Search Images Maps Play YouTube News Gmail Drive More »
Sign in
Screen reader users: click this link for accessible mode. Accessible mode has the same essential features but works better with your reader.

Patents

  1. Advanced Patent Search
Publication numberUS7969583 B2
Publication typeGrant
Application numberUS 12/042,800
Publication dateJun 28, 2011
Filing dateMar 5, 2008
Priority dateMar 5, 2008
Fee statusPaid
Also published asUS20090225329
Publication number042800, 12042800, US 7969583 B2, US 7969583B2, US-B2-7969583, US7969583 B2, US7969583B2
InventorsClark Alexander Bendall, Kevin George Harding, Guiju Song, Li Tao
Original AssigneeGeneral Electric Company
Export CitationBiBTeX, EndNote, RefMan
External Links: USPTO, USPTO Assignment, Espacenet
System and method to determine an object distance from a reference point to a point on the object surface
US 7969583 B2
Abstract
A system for determining an object distance z includes a plurality of light emitters. A group of at least one of the plurality of light emitters includes an emitter group, and the pattern projected when one emitter group is emitting includes a fringe set. The light pattern of one fringe set exhibits a phase-shift relative to the light patterns of the other fringe sets, and the phase-shift varies as the distance from the origin of the plurality of fringe sets varies. The system further includes a processing unit that is configured to compute a ripple metric value associated with each of a plurality of possible z values. The processing unit is further configured to determine an approximated z value using the computed ripple metric values. A probe system is also provided. The probe system is configured to project a plurality of fringe sets from the probe onto an object. The light pattern of one fringe set exhibits a phase-shift relative to the light patterns of the other fringe sets, and the phase-shift varies as the distance from the origin of the plurality of fringe sets varies. The probe system is further configured to compute a ripple metric value associated with each of a plurality of possible z values, where z is an object distance. The probe system is also configured to determine an approximated z value using the computed ripple metric values. A method for determining an object distance z is also provided.
Images(12)
Previous page
Next page
Claims(20)
1. A system for determining an object distance z from a reference point to a point on the object surface, the system comprising:
a plurality of light emitters, wherein a group of at least one of the plurality of light emitters comprises an emitter group, wherein a light pattern projected when one emitter group is emitting comprises a fringe set, wherein the projected light pattern of one fringe set exhibits a phase-shift relative to the projected light patterns of other fringe sets, and wherein the phase-shift varies as the distance from an origin of the plurality of fringe sets varies;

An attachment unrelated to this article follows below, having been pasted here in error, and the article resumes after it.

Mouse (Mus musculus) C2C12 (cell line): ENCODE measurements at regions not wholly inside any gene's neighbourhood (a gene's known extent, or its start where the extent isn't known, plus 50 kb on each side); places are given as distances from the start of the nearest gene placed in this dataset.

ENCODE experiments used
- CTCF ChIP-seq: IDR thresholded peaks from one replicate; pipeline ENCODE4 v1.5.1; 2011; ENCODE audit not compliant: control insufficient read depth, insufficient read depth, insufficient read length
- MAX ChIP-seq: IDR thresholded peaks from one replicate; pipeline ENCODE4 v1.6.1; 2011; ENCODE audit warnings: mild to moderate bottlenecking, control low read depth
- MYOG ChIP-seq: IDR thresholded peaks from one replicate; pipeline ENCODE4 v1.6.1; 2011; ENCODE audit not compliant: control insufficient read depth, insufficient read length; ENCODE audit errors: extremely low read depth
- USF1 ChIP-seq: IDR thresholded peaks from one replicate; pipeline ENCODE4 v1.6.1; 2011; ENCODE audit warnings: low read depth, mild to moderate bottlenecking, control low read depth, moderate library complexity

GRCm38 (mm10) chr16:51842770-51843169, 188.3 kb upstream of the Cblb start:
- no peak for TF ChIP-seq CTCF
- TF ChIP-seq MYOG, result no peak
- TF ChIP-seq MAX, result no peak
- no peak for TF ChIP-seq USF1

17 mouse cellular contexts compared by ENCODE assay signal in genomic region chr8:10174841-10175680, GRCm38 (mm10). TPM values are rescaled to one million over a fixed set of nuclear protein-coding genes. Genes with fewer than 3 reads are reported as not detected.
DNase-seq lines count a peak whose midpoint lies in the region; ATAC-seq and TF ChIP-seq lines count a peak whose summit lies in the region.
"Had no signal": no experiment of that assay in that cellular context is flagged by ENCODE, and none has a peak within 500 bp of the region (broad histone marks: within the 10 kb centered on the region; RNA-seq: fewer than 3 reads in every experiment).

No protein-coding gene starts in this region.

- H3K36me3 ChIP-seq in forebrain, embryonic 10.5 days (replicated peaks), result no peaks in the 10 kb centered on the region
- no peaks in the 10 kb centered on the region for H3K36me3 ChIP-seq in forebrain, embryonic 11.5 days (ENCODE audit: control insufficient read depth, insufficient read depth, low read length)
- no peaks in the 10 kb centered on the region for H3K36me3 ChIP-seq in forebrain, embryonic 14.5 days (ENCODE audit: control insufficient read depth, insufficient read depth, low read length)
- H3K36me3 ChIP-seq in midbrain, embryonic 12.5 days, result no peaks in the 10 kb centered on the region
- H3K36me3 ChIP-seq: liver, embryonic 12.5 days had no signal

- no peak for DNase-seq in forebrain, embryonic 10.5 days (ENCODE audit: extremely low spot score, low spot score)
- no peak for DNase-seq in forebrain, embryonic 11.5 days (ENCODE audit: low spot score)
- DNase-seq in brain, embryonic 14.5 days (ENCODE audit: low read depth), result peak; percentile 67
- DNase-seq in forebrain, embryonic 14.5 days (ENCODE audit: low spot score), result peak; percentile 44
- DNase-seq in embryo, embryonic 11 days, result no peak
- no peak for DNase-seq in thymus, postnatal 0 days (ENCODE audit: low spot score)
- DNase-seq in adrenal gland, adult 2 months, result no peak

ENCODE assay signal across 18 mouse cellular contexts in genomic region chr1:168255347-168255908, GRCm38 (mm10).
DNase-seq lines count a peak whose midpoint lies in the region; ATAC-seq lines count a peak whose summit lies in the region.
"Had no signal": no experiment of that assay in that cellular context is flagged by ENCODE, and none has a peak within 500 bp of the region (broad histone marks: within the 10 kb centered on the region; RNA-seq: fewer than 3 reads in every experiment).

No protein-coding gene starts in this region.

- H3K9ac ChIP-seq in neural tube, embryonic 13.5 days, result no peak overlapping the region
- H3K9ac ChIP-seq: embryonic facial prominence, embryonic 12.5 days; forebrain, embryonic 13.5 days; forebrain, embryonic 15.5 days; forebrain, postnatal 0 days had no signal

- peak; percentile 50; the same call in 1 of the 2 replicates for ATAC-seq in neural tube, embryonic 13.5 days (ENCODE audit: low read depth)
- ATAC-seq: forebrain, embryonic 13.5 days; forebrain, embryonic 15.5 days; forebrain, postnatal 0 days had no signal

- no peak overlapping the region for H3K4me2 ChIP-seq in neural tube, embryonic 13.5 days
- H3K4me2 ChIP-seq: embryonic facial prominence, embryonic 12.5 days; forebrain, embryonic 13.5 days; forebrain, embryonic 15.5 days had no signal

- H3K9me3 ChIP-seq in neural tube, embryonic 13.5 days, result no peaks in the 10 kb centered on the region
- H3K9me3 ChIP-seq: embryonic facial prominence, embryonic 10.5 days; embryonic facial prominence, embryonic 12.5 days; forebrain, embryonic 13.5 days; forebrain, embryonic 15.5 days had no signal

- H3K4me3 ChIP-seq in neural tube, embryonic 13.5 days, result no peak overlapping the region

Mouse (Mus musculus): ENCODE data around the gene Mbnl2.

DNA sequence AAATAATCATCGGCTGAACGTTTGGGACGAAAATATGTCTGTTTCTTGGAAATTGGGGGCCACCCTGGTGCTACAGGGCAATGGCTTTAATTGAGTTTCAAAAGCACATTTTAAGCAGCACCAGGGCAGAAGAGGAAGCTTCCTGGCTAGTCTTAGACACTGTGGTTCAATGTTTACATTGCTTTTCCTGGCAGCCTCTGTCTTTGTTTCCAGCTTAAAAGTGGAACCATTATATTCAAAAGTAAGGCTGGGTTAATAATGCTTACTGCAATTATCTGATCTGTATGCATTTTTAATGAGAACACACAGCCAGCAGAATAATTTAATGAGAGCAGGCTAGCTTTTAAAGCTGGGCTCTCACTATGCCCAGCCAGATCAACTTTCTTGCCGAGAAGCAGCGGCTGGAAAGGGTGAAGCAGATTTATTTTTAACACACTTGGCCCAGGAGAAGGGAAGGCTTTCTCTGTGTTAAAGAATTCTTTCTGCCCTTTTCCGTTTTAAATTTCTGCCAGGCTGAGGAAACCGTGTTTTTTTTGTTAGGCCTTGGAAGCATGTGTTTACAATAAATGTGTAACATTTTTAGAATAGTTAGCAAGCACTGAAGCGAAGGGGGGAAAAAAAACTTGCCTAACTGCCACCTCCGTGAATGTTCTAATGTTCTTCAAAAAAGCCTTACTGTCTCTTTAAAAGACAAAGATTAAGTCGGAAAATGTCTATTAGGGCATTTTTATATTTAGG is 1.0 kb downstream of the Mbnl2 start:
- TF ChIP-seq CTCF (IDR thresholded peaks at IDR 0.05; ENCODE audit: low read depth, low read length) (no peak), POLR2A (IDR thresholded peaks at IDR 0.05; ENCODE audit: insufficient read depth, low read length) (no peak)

an imager for obtaining at least one image of at least one of the plurality of fringe sets projected onto the object surface; and
a processing unit that is configured to compute a ripple metric value associated with each of a plurality of possible object distance z values and determine an approximated object distance z value using the computed ripple metric values.
2. The system of claim 1, wherein:
the projected light pattern comprising each of the plurality of fringe sets comprises a structured-light pattern of parallel light and dark lines; and
wherein the parallel light and dark lines comprise sinusoidal intensity profiles.
3. The system of claim 1, wherein the projected light pattern of one fringe set is projected onto the object per image.
4. The system of claim 1, wherein the processing unit is further configured to:
plug pixel coordinates from the at least one image into a curve fit equation that predicts phase at a given pixel coordinate.
5. The system of claim 1, wherein the processing unit is further configured to:
section usable pixels from the at least one image into line segments;
use neighboring data to determine approximated object distance z values for pixels not included in a line segment.
6. The system of claim 1, wherein the processing unit is further configured to compute wrapped phase associated with each of the plurality of possible object distance z values.
7. The system of claim 6, wherein the processing unit is further configured to: perform a curve fit for each of the plurality of possible object distance z values to define an equation that predicts phase values, wherein computing a ripple metric value comprises determining a difference between the predicted phase values and computed phase values, and wherein the computed phase values are derived from the computed wrapped phase associated with each of the plurality of possible object distance z values.
8. The system of claim 6, wherein:
computing a ripple metric value comprises performing a frequency-domain analysis on computed phase values wherein the computed phase values are derived from the computed wrapped phase associated with each of the plurality of possible object distance z values.
9. The system of claim 1, wherein the processing unit is further configured to generate a surface z map.
10. The system of claim 1, wherein the processing unit is further configured to perform geometric measurements.
11. A probe system comprising:
an insertion tube;
at least one emitter module;
an imager; and
a processing unit,
wherein the probe system is configured to:
project a plurality of fringe sets from the at least one emitter module onto an object surface wherein a projected light pattern of one fringe set exhibits a phase-shift relative to the projected light patterns of the other fringe sets, and wherein the phase-shift varies as the distance from an origin of the plurality of fringe sets varies;